On a day to commemorate the strike by Garment Union Workers in 1908 and to celebrate the progress of women in the last century, it seems fitting to reflect on women's roles in peacekeeping.
Women have a key role to play in creating peace that lasts. A recent study of 182 agreements showed that peace accords are 35 percent more likely to last at least 15 years if women are at the table during the negotiations.  Given their central role in the community and family, women are best poised to recognize and respond to conflict at the grassroots level. In fact, Nonviolent Peaceforce's Women Peacekeeping Teams were initiated by women in South Sudan, who asked to take part in resolving the conflicts in their communities. They recognized that they were the ones who know what is going on because they were there every day caring for their homes, families and one another, while the men are often leaving for work and sometimes, to engage in armed conflict.
By Tiffany Easthom, Executive Director
Rebecca, is a South Sudanese woman who fled her home to escape violence. She is an activist in the Protection of Civilians camp where she now lives. As she says, “no matter how difficult life can be, women have the ability to come together and cooperate to achieve something for the collective good.”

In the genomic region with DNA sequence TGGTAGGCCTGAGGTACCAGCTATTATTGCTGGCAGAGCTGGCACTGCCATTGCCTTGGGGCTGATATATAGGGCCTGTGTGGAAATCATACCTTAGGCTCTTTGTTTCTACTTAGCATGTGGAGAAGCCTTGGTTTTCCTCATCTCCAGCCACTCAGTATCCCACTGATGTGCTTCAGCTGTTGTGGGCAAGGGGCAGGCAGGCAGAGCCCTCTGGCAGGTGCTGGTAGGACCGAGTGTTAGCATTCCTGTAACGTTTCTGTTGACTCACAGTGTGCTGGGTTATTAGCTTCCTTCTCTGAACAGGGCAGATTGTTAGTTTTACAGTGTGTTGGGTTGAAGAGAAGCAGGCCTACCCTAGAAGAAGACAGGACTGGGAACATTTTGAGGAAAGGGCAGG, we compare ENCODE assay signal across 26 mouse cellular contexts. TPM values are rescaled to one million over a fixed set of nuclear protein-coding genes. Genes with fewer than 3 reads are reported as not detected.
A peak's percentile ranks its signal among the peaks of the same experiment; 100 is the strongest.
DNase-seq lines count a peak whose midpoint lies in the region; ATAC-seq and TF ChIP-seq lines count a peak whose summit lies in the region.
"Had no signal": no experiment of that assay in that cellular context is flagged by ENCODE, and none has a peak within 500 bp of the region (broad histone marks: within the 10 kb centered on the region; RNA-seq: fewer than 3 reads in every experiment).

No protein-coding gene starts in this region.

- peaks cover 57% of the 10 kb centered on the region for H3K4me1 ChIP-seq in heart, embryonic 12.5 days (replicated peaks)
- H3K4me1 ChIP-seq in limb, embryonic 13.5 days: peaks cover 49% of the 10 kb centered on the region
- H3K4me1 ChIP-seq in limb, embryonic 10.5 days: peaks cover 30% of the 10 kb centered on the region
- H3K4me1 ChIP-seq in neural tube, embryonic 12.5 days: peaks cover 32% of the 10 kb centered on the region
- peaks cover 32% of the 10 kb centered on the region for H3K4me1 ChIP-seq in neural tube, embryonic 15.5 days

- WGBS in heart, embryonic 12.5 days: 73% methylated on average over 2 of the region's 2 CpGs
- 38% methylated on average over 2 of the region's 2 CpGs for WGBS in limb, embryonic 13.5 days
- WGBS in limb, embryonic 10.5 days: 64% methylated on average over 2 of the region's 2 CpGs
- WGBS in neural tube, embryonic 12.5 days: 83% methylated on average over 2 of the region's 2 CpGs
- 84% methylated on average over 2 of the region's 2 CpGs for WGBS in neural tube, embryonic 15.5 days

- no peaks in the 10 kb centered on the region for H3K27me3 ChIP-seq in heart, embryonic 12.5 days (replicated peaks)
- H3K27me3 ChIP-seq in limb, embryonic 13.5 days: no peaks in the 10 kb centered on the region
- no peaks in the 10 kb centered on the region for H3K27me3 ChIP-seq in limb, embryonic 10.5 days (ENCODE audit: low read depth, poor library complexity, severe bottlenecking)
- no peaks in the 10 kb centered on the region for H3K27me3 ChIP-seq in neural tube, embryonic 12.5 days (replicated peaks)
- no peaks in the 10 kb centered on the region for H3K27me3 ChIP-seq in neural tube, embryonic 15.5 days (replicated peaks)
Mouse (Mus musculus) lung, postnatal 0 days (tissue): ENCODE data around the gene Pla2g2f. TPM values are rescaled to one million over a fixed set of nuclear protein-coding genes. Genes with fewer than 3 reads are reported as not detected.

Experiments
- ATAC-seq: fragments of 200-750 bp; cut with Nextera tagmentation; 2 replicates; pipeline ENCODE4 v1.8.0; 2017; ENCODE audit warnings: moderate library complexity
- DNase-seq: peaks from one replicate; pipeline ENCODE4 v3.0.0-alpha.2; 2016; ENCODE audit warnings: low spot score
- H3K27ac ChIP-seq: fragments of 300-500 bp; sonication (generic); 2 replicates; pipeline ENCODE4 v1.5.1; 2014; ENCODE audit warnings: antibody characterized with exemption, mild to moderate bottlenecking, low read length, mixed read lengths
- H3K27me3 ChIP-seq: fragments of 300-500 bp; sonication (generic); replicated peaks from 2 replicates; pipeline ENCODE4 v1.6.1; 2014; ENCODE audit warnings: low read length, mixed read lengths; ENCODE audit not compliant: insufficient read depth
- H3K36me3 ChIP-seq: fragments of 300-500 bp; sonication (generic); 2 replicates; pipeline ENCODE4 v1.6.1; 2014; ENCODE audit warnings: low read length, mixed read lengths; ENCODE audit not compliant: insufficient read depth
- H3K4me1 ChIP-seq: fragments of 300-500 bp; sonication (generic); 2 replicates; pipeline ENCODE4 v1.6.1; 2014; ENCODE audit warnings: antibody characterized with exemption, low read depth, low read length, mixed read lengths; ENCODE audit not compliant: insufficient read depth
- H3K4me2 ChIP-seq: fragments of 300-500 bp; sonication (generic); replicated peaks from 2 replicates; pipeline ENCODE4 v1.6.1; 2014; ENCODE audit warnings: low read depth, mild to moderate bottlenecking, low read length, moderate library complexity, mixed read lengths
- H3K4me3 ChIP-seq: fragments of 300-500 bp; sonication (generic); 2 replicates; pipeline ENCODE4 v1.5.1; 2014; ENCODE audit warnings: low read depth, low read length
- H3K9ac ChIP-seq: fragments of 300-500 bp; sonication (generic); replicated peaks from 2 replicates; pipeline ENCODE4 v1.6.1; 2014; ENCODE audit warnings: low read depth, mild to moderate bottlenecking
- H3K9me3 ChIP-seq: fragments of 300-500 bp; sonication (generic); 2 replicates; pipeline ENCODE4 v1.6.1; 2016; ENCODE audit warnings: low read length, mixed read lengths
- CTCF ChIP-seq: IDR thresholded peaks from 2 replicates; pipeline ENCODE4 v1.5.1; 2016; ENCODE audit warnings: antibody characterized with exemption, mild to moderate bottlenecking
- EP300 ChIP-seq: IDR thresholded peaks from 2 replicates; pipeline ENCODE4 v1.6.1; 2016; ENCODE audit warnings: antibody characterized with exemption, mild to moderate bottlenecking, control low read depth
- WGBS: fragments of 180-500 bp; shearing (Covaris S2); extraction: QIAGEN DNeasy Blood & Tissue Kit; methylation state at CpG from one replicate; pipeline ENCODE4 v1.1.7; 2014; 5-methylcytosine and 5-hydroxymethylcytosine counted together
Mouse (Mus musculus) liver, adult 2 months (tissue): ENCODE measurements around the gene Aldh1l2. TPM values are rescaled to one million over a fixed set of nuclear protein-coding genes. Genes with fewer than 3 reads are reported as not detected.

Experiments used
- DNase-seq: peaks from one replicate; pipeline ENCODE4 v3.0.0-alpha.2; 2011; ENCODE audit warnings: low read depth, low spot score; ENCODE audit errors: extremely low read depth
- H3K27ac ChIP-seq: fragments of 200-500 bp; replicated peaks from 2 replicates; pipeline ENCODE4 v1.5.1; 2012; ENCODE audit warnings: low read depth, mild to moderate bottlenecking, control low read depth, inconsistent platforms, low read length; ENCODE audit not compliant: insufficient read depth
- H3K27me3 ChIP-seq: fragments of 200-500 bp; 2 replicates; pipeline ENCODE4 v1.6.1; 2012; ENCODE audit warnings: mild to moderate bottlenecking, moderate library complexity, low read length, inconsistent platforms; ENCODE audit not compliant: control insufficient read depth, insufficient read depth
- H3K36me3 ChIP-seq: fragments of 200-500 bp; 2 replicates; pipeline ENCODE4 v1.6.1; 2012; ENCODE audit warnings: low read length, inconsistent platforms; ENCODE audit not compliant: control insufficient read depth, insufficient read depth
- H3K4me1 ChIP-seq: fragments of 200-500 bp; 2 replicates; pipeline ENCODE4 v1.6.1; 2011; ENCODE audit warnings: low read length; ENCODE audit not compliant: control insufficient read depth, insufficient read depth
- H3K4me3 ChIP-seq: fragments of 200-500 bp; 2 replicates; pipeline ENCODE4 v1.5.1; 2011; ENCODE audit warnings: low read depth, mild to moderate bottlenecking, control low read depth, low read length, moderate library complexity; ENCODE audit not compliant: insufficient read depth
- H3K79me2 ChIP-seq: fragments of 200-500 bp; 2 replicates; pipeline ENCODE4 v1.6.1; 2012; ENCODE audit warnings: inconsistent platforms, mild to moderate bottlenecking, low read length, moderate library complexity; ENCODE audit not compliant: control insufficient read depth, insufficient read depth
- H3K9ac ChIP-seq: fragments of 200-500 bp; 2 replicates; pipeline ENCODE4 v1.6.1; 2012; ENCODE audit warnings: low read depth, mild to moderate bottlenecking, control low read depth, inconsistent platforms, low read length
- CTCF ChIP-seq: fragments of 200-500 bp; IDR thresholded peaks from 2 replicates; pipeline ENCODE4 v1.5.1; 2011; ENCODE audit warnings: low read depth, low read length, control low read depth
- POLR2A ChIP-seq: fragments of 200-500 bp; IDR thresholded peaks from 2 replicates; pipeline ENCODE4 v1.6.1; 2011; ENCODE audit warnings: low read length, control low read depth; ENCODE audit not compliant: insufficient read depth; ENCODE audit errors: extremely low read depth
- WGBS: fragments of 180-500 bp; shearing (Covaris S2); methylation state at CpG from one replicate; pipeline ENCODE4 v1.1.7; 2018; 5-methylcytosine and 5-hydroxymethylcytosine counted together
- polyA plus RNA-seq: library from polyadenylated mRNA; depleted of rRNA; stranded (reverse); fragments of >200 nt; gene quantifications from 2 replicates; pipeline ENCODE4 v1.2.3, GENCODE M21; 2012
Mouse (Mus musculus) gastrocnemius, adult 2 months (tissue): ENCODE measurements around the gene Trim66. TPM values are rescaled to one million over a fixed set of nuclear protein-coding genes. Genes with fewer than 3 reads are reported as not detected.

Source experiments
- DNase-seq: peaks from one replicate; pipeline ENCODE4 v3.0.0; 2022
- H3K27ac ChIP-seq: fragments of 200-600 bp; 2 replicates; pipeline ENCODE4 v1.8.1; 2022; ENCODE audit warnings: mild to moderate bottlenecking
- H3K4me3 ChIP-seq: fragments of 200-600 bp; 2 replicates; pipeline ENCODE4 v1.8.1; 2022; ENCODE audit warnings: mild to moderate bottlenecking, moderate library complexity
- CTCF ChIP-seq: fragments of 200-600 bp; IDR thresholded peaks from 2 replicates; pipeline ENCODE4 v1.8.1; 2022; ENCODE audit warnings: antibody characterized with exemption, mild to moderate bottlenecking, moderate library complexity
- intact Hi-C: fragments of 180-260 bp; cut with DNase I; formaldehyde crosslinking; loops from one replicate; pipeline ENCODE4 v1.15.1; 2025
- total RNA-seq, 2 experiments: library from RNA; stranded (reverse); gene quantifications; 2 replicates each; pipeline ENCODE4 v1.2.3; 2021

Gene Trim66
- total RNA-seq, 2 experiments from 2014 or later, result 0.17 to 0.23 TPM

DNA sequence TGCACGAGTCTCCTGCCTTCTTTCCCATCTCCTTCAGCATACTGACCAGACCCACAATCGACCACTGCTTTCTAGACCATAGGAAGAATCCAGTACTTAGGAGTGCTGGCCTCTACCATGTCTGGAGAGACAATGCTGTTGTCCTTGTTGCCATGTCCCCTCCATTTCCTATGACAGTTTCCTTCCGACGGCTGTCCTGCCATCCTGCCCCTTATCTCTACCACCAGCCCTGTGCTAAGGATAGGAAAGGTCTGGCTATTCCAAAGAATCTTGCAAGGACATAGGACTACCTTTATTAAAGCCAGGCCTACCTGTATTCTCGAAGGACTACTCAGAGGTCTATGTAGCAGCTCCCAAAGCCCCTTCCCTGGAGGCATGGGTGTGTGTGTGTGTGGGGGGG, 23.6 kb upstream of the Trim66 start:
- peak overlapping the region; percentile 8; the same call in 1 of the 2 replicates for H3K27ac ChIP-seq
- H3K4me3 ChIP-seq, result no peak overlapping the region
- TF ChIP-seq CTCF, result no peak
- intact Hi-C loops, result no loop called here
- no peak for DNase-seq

In the humanitarian world, women impacted by war are frequently described as vulnerable. Vulnerable to violence, exploitation, deprivation and assault. We are continually told that women are weak and in need of protection, without which they will be easily harmed.
However, it only takes spending time in those situations to know that while the suffering is real, women are consistently amongst the most powerful force for improving security and stabilization. We need to stop treating women as victims entirely reliant on third party protection. Once we remove barriers for women to take active, leadership roles in peace and security ̶ we see tangible improvements in violence reduction, community security and the personal security of the women involved.
While it is too simplistic to assume that women are inherently more peaceful than men, women working on peace and security, tend to focus on inclusivity and civilian protection. In comparison, traditional male approaches focus on power and territorial control. While women only make up 4% of the forces within the UN Department of Peacekeeping, women make up on average 50% of unarmed civilian protectors. Without weapons, they stop rape, negotiate local ceasefires and advocate for protection from the local community. They also prevent youth from engaging in armed conflict, prevent children from being separated from their families and protect them from recruitment as child soldiers.
Women’s leadership potential in peace and security is one of the greatest untapped resources we have for ending violent conflict within the home or on the battlefields. On this International Women’s Day, call upon your communities, your governments, your friends and families to do whatever they can to unleash this force for good.